Assisted Living Helps Seniors With Mobility Challenges Engage in Exercise

Senior Exercise: Assisted Living Fairhope AL

Senior Exercise: Assisted Living Fairhope AL

How do you exercise when it’s difficult just to walk around? When it’s challenging to get up from a chair? Or when you might trip and fall going from the bedroom to the bathroom in the middle of the night? Seniors may face a wide range of health challenges, and one of those involves safety risks.

Some people in their golden years of life stop doing physical activities. It might be following a heart attack or stroke. It could be after a slip and fall accident that resulted in injuries.

Well, exercise is critical for good health, including or especially for the heart, regardless of age. When an elderly person has mobility challenges, elder care can make a difference. The right elder care, like assisted living, can make all the difference in helping an aging senior get the exercise he or she needs to stay healthy, but do it in a safe way.

Let’s look at a few tips that might just help a senior in your life get the exercise he or she needs, even when they might have mobility challenges.

Use a Chair

If a person can’t stand for very long, no longer has the ability to walk on their own, then a chair is obviously important. They can still get valuable exercise even from a seated position.

There are many different exercises people can do in a chair. An experienced staff member at a quality assisted living community might be able to help that senior perform a wide range of tasks and get the exercise he or she needs from that seated position.

Take it Slow

No one said you had to do 100 push-ups or situps in five minutes. Nor do seniors have to do two or three or 10 miles of walking every day. Just a little bit of exercise at a time can be enough for an aging senior to get his or her leg muscles and heart muscles working.

Stretch Often

Whether the senior is mobile, exercises on their feet, or does it all from a chair, they should make sure they stretch as often as possible. Stretching helps limber up the muscles, relieve cramps, and keep them from causing harm to their muscles and joints.

They should rely on an experienced instructor if they want to know how to do proper stretches and how often they should do it. Even if the assisted living community doesn’t have an experienced fitness instructor on hand, the senior might be able to visit with one for a while, get in the habit of doing things properly, and then start working on them by themselves.

Have Assistance When Necessary

Not all seniors are going to require help to get exercise, but when they do, they should have the right support ready to help them on this journey. This doesn’t mean assisted living is going to provide physical support for exercises, but if they have the staff available, somebody to assist them, they should be able to rely on that at a designated time.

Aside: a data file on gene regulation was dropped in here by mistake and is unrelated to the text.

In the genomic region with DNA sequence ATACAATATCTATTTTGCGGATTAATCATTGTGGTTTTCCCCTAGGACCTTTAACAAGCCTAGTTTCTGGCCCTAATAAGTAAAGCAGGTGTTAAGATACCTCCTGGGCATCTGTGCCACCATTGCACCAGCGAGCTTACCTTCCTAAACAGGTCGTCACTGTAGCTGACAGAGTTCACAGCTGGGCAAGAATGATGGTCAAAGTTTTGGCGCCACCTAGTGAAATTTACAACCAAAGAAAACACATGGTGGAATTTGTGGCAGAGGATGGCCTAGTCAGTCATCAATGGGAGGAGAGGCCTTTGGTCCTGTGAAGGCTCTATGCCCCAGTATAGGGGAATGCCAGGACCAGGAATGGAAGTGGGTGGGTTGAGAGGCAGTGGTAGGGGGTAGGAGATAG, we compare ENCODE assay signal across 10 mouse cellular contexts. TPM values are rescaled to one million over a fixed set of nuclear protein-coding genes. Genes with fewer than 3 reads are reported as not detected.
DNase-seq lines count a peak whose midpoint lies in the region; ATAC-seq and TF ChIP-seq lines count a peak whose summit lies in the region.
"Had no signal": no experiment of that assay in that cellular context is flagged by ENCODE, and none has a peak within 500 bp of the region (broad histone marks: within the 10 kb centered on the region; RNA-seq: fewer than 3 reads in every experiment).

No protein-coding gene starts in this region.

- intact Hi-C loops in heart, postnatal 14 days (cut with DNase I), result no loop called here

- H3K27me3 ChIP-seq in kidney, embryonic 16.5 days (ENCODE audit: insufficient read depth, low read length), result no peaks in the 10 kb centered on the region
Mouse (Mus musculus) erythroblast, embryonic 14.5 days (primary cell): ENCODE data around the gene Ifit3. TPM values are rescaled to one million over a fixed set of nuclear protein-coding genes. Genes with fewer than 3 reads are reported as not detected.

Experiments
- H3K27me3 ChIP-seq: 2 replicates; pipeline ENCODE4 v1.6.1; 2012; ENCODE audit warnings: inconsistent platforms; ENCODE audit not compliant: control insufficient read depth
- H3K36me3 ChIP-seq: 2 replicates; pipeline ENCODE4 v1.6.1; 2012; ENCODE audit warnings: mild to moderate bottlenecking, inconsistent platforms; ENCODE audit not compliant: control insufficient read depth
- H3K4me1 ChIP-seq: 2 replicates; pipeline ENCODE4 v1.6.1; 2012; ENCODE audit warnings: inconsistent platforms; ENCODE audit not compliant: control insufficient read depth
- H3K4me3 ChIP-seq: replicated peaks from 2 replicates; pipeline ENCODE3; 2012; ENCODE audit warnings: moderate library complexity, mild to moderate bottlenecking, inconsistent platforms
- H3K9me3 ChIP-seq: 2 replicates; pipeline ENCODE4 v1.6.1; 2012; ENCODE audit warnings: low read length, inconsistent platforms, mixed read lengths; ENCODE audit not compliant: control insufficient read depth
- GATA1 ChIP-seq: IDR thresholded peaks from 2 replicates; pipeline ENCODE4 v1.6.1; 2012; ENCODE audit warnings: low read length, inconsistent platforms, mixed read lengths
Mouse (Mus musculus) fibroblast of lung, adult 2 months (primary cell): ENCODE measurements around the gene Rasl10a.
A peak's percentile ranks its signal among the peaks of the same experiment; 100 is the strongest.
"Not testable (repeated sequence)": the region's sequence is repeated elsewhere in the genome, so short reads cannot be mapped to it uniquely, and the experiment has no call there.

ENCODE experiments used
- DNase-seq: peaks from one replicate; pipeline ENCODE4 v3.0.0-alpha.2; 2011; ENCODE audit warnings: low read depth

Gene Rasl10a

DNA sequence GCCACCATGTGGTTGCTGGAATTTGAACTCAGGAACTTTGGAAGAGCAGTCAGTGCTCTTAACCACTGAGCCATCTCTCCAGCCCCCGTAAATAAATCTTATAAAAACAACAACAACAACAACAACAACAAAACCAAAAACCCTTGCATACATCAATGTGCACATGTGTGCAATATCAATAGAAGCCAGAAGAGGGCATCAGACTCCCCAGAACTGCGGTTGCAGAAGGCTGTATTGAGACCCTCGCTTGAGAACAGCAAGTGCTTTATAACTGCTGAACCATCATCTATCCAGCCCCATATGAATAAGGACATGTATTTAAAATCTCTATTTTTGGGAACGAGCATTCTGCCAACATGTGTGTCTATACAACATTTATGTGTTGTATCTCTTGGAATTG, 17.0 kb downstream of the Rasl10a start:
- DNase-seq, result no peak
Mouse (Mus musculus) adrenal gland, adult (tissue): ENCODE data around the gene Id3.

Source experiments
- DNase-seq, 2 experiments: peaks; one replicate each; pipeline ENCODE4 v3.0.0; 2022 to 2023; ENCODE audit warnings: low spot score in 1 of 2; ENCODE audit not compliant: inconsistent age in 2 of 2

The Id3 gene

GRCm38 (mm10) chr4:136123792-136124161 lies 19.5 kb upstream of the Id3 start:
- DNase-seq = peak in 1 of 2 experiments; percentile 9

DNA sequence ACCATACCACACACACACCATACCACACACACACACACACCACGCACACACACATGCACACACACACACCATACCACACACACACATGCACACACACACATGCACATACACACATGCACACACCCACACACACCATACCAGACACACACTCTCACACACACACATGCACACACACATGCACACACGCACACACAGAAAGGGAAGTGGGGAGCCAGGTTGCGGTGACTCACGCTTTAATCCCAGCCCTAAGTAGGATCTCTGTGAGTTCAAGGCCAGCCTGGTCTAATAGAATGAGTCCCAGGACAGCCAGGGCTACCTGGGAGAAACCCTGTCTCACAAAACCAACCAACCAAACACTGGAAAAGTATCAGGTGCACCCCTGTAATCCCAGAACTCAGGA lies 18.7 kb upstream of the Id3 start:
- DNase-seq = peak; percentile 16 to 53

If the assisted living community doesn’t have a designated person to assist with exercises, the senior should look for somebody who can come to the facility or who has a gym and experience with seniors and start working with them directly.

If you or an aging loved one are considering a move to Assisted Living in Fairhope, AL, contact Ashbury Manor Specialty Care and Assisted Living at 251-317-3017.

About Cindy Johnson

Ashbury Manor’s Administrator since 2008, Cindy Johnson is a long-time expert in the assisted living field. Prior to her arrival at Ashbury Manor, Cindy managed acquisitions and crisis management for existing and new larger senior care project developments for eleven years. As regional manager for an Oregon-based assisted living management company, Cindy was directly responsible for operations for five 50-65 bed assisted living facilities. As manager during the transition to new ownership, Cindy reorganized internal operations and conducted leadership training for Executive Directors. As a result of her management and expertise, one of the company’s facilities (in Ocala, Florida) received a deficiency-free survey, resulting in the lifting of a moratorium on operation.

A nurse for 36 years, senior care has always been Cindy’s passion. Desiring to work more closely with residents, Cindy became a Category II Administrator in 2005. As Ashbury Manor’s Administrator, Cindy understands the complexities associated with dementia and cognitive impairment and she has fallen in love with seniors with dementia or cognitive impairment and their families.

Cindy is Treasurer of the local “Senior Coalition” chapter. She enjoys mentoring new candidates who want to become administrators.

As a 16-bed facility, with Cindy's training and experience, our residents and their families can be sure Ashbury Manor’s carefully selected staff provides the expertise of a larger facility while maintaining the individualized personal care of a small special needs home.
Google Verified Author